Proclamations on agendas of county boards are usually a fairly quiet event. At Tuesday's Ramsey County Board meeting, Sheriff Bob Fletcher joined the chorus praising corrections officers for their service.
Then he sounded an alarm. It's still spring, he said, but the jail is already nearly full.
"Our population, as of this date, is up 140 over last year. There was a day in April where we only had 19 empty beds," he said. "And April is usually not as high as July and August."
While Fletcher attributed some of the increase to lower jail populations during the pandemic, he attributed much of the crowding to the jail being used to house people who should be held someplace else.
He told commissioners that there are 40 inmates who have behavioral health or chemical dependency issues "that need special housing."
Another 40 inmates are mentally ill or cognitively impaired — called Rule 20 — and should be detained someplace else, Fletcher said.
"No one in our business really wants people with mental illness, mental health issues, to be housed in our jail facility," he said.
Another 20 are waiting to go to state facilities.
"So, essentially, we have maybe 100 persons who that really could get better treatment in a different type of custodial environment than in our facility," Fletcher said.
Then, there are the 40 to 50 people in jail for homicide cases but, thanks to COVID, their court cases are backlogged. "So, stacking up trials causes our numbers to increase as well."
The sheriff said he has been working for two weeks on a letter to county commissioners to ask that they convene some type of working group to discuss alternatives and options that could take pressure off the jail. The county's 500-bed jail is on Grove Street on the edge of downtown St. Paul and opened in 2003.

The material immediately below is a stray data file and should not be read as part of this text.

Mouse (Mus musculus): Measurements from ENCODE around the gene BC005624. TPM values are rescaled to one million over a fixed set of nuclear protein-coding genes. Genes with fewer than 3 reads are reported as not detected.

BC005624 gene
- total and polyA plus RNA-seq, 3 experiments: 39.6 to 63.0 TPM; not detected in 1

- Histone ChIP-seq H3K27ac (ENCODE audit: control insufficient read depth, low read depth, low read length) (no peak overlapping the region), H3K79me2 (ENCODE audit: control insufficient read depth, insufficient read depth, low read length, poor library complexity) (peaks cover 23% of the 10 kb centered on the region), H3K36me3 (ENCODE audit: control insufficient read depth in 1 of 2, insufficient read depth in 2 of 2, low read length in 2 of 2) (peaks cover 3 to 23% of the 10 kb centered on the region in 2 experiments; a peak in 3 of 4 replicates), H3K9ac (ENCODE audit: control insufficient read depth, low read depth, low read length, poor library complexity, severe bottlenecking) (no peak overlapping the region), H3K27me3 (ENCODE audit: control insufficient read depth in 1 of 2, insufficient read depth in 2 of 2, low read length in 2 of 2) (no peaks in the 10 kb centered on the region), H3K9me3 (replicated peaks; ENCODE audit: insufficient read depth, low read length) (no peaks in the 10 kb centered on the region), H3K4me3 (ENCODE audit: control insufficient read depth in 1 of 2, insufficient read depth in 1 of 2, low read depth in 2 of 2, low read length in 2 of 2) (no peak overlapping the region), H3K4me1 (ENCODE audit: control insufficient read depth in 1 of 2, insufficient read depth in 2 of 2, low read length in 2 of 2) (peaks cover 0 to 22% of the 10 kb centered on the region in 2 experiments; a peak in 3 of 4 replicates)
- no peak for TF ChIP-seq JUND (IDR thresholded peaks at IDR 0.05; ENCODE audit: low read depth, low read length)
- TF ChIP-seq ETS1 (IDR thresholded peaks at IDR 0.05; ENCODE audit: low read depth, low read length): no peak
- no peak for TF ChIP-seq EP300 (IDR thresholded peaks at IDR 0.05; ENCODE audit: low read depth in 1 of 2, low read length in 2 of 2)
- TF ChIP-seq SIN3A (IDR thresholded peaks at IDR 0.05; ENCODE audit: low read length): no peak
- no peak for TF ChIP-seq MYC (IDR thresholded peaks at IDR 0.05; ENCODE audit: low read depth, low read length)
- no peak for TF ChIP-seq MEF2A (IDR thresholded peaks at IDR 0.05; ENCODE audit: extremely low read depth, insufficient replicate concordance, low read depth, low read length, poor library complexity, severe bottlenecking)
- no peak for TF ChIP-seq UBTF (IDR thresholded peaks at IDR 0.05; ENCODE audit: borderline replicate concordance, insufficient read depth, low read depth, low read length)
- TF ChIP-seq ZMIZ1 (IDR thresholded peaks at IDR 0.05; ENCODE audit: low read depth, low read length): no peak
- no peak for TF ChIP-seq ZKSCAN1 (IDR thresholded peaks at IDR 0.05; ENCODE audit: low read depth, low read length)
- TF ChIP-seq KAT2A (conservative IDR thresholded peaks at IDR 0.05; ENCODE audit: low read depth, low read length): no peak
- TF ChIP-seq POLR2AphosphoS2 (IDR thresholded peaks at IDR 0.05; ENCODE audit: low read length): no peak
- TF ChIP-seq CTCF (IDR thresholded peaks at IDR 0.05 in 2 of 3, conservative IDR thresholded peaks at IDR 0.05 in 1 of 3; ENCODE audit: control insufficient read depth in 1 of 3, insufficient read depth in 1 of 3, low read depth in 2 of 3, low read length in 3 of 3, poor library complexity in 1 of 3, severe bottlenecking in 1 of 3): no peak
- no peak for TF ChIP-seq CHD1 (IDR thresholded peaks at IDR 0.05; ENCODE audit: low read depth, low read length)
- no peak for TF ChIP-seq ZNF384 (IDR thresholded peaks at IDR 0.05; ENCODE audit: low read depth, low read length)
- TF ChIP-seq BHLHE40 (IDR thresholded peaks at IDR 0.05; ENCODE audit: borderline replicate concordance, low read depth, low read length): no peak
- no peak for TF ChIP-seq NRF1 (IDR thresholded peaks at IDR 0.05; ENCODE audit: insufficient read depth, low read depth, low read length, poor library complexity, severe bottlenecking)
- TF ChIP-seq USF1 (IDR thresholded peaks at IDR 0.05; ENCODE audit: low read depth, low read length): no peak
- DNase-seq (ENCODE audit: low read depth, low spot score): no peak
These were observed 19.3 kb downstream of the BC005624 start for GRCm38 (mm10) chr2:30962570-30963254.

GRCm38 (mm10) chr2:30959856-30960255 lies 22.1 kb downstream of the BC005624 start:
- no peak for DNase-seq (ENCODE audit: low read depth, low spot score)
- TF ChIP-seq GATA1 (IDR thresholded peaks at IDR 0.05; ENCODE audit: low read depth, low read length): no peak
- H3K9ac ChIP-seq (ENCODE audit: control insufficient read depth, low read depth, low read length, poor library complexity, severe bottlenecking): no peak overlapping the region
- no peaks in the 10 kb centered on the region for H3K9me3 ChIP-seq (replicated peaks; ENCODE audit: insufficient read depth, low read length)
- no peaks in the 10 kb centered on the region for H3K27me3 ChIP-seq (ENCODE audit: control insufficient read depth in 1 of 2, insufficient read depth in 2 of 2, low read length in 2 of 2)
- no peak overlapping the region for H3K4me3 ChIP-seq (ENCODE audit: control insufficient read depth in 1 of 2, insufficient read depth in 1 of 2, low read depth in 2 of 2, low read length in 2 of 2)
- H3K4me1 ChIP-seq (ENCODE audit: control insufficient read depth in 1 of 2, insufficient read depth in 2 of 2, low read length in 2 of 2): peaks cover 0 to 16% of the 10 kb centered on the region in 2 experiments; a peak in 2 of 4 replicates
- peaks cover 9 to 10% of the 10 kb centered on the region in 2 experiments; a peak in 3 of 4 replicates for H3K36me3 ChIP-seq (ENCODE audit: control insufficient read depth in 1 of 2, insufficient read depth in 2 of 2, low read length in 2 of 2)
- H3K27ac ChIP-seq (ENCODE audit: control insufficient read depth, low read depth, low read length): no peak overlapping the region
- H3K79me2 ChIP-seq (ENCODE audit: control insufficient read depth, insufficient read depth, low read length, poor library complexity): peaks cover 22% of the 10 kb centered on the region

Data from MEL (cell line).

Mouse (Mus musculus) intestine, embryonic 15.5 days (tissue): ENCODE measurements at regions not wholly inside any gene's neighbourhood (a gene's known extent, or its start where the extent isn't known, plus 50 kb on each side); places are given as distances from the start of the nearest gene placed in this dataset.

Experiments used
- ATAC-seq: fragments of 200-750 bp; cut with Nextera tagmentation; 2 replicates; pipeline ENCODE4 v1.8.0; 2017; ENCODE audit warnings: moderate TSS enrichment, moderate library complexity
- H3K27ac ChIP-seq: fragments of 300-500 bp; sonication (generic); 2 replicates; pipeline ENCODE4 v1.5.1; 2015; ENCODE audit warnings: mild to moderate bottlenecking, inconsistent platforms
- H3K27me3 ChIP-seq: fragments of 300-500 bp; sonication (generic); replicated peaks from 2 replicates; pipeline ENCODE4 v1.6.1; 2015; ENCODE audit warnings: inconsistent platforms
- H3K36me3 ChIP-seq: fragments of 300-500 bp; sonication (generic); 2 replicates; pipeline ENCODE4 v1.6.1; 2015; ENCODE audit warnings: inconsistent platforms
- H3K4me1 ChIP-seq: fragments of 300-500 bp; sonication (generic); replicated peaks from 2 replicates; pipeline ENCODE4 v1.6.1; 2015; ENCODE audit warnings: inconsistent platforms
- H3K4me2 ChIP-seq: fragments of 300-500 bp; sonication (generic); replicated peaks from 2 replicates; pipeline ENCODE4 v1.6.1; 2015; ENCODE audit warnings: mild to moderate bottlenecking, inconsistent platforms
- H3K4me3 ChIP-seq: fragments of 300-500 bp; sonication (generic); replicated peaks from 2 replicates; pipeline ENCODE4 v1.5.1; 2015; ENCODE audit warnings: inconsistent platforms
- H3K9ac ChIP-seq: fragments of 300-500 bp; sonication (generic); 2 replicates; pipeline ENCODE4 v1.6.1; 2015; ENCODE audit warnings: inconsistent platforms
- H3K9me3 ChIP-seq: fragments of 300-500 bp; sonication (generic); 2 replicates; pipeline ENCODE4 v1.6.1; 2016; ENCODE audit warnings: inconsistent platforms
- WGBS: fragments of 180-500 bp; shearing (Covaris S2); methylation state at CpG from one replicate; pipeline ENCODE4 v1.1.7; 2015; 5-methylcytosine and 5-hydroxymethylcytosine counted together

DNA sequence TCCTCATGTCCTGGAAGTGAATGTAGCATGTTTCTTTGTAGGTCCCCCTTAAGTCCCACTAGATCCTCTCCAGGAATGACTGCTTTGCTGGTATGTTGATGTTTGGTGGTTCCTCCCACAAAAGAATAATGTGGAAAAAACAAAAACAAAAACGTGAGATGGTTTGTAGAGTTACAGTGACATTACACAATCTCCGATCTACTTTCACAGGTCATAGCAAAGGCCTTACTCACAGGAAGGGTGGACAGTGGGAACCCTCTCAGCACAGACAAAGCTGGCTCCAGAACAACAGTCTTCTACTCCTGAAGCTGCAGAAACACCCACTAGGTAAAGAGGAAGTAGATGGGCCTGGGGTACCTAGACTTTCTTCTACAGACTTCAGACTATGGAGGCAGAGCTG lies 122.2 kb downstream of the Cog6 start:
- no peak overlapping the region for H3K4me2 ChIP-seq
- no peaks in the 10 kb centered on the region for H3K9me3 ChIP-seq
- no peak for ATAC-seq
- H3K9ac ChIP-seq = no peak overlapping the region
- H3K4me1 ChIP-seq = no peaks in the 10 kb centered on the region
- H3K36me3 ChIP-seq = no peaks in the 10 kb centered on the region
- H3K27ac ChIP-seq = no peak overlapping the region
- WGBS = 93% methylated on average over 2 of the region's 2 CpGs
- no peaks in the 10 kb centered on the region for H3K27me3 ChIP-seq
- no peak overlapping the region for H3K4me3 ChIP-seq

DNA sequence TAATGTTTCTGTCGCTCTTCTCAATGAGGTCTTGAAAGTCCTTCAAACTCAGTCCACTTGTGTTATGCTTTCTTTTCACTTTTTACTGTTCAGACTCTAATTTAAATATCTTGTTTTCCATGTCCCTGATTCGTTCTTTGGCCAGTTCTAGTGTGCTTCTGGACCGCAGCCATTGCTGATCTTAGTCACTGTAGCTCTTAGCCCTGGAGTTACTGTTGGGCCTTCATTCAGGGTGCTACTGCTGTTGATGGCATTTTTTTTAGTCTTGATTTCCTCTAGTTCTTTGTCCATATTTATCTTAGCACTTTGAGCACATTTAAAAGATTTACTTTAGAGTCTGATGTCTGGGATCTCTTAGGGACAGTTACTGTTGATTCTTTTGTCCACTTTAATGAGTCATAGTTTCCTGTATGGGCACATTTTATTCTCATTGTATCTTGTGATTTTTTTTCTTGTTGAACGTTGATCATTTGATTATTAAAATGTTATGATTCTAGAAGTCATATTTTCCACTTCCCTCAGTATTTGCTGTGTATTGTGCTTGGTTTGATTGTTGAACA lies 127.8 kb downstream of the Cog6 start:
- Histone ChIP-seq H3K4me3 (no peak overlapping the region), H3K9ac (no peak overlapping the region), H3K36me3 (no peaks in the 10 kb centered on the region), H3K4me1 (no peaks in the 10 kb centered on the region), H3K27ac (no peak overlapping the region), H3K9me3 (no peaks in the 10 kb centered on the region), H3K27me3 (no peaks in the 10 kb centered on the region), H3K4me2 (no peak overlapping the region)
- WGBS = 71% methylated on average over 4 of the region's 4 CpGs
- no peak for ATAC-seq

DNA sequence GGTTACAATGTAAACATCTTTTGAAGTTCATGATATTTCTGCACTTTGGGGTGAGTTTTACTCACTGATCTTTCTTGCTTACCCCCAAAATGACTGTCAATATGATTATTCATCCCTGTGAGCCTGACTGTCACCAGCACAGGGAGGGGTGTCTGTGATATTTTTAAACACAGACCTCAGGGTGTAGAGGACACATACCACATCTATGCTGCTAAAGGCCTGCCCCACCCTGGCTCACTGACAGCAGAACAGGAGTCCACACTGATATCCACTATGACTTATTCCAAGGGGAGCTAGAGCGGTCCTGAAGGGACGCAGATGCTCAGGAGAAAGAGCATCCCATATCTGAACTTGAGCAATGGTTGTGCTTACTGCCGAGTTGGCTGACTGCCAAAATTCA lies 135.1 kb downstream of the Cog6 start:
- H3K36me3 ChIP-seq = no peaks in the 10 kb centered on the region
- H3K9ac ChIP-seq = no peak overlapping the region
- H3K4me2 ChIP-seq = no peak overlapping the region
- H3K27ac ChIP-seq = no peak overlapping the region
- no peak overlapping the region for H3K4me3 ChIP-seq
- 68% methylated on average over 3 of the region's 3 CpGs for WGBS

Like much of the nation, the Twin Cities has seen an increase in crime, especially violent crime, the past few years. St. Paul broke its record for homicides last year and recorded about 100 carjackings.
"It's going to be a very difficult July and August if we don't make some adjustments," he said.
Ramsey County Commissioner Toni Carter said the board appreciates correction workers' service. And she agreed that alternatives to jail need to be found. And she thanked him for raising the issue and collaborating with the County Board on bail reform and gathering data on the jail population.
"I look forward to knowing who's in our jail, what they are there for, how did they get there and what happens to them when they leave," Carter said. "We need to pay attention to making sure that those who need to be there are, and that those for whom there are other alternatives — where they and our community can be better served — that we pursue those other alternatives."